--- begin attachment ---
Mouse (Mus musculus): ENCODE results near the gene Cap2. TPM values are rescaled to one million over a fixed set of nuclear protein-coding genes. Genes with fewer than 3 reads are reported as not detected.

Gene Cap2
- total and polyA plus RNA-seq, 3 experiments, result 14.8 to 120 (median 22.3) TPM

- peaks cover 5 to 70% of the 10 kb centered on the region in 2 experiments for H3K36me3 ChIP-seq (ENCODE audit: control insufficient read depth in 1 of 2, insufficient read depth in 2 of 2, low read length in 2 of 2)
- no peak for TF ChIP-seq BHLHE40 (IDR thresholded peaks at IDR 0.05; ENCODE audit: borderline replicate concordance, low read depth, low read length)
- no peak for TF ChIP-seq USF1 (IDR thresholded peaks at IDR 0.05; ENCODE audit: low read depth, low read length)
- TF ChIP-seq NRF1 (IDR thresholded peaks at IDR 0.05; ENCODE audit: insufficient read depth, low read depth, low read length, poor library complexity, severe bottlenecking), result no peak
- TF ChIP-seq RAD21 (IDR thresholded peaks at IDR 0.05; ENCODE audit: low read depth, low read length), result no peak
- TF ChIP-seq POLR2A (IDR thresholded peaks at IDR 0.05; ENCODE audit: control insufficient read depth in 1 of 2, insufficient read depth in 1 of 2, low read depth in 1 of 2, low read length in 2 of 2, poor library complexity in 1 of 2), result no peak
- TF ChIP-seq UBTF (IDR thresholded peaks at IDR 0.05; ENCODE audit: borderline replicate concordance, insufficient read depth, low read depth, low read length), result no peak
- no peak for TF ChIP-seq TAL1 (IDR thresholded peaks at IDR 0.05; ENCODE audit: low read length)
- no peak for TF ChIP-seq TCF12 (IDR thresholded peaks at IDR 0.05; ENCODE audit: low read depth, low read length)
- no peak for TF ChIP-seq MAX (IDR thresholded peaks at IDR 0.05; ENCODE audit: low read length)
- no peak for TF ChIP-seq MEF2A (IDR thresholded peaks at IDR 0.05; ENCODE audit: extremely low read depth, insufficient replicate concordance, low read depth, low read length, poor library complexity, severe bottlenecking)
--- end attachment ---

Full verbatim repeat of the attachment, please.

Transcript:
Mouse (Mus musculus): ENCODE results near the gene Cap2. TPM values are rescaled to one million over a fixed set of nuclear protein-coding genes. Genes with fewer than 3 reads are reported as not detected.

Gene Cap2
- total and polyA plus RNA-seq, 3 experiments, result 14.8 to 120 (median 22.3) TPM

- peaks cover 5 to 70% of the 10 kb centered on the region in 2 experiments for H3K36me3 ChIP-seq (ENCODE audit: control insufficient read depth in 1 of 2, insufficient read depth in 2 of 2, low read length in 2 of 2)
- no peak for TF ChIP-seq BHLHE40 (IDR thresholded peaks at IDR 0.05; ENCODE audit: borderline replicate concordance, low read depth, low read length)
- no peak for TF ChIP-seq USF1 (IDR thresholded peaks at IDR 0.05; ENCODE audit: low read depth, low read length)
- TF ChIP-seq NRF1 (IDR thresholded peaks at IDR 0.05; ENCODE audit: insufficient read depth, low read depth, low read length, poor library complexity, severe bottlenecking), result no peak
- TF ChIP-seq RAD21 (IDR thresholded peaks at IDR 0.05; ENCODE audit: low read depth, low read length), result no peak
- TF ChIP-seq POLR2A (IDR thresholded peaks at IDR 0.05; ENCODE audit: control insufficient read depth in 1 of 2, insufficient read depth in 1 of 2, low read depth in 1 of 2, low read length in 2 of 2, poor library complexity in 1 of 2), result no peak
- TF ChIP-seq UBTF (IDR thresholded peaks at IDR 0.05; ENCODE audit: borderline replicate concordance, insufficient read depth, low read depth, low read length), result no peak
- no peak for TF ChIP-seq TAL1 (IDR thresholded peaks at IDR 0.05; ENCODE audit: low read length)
- no peak for TF ChIP-seq TCF12 (IDR thresholded peaks at IDR 0.05; ENCODE audit: low read depth, low read length)
- no peak for TF ChIP-seq MAX (IDR thresholded peaks at IDR 0.05; ENCODE audit: low read length)
- no peak for TF ChIP-seq MEF2A (IDR thresholded peaks at IDR 0.05; ENCODE audit: extremely low read depth, insufficient replicate concordance, low read depth, low read length, poor library complexity, severe bottlenecking)